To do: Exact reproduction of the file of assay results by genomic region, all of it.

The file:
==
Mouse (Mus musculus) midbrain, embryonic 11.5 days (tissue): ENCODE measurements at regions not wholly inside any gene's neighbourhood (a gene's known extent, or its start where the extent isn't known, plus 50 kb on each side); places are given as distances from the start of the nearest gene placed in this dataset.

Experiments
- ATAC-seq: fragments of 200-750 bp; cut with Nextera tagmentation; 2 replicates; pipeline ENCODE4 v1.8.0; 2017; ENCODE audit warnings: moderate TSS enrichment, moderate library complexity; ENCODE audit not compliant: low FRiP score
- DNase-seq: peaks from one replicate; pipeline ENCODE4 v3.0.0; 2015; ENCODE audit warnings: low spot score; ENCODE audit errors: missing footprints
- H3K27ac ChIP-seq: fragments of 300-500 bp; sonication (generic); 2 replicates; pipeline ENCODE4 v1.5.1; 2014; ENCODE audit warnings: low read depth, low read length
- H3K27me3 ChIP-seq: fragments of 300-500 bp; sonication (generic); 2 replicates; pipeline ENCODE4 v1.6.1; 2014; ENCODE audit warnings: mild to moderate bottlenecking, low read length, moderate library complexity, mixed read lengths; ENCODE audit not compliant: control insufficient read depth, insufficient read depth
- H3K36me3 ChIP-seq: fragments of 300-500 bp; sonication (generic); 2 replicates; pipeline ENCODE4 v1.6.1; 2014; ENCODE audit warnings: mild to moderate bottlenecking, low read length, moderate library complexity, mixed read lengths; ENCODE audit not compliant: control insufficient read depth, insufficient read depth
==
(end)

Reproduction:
Mouse (Mus musculus) midbrain, embryonic 11.5 days (tissue): ENCODE measurements at regions not wholly inside any gene's neighbourhood (a gene's known extent, or its start where the extent isn't known, plus 50 kb on each side); places are given as distances from the start of the nearest gene placed in this dataset.

Experiments
- ATAC-seq: fragments of 200-750 bp; cut with Nextera tagmentation; 2 replicates; pipeline ENCODE4 v1.8.0; 2017; ENCODE audit warnings: moderate TSS enrichment, moderate library complexity; ENCODE audit not compliant: low FRiP score
- DNase-seq: peaks from one replicate; pipeline ENCODE4 v3.0.0; 2015; ENCODE audit warnings: low spot score; ENCODE audit errors: missing footprints
- H3K27ac ChIP-seq: fragments of 300-500 bp; sonication (generic); 2 replicates; pipeline ENCODE4 v1.5.1; 2014; ENCODE audit warnings: low read depth, low read length
- H3K27me3 ChIP-seq: fragments of 300-500 bp; sonication (generic); 2 replicates; pipeline ENCODE4 v1.6.1; 2014; ENCODE audit warnings: mild to moderate bottlenecking, low read length, moderate library complexity, mixed read lengths; ENCODE audit not compliant: control insufficient read depth, insufficient read depth
- H3K36me3 ChIP-seq: fragments of 300-500 bp; sonication (generic); 2 replicates; pipeline ENCODE4 v1.6.1; 2014; ENCODE audit warnings: mild to moderate bottlenecking, low read length, moderate library complexity, mixed read lengths; ENCODE audit not compliant: control insufficient read depth, insufficient read depth